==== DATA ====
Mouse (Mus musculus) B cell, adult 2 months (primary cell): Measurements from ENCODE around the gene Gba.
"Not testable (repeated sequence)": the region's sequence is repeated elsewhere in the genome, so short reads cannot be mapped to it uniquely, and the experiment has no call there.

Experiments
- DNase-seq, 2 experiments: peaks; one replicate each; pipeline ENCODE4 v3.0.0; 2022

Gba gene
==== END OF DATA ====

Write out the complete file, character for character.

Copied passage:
Mouse (Mus musculus) B cell, adult 2 months (primary cell): Measurements from ENCODE around the gene Gba.
"Not testable (repeated sequence)": the region's sequence is repeated elsewhere in the genome, so short reads cannot be mapped to it uniquely, and the experiment has no call there.

Experiments
- DNase-seq, 2 experiments: peaks; one replicate each; pipeline ENCODE4 v3.0.0; 2022

Gba gene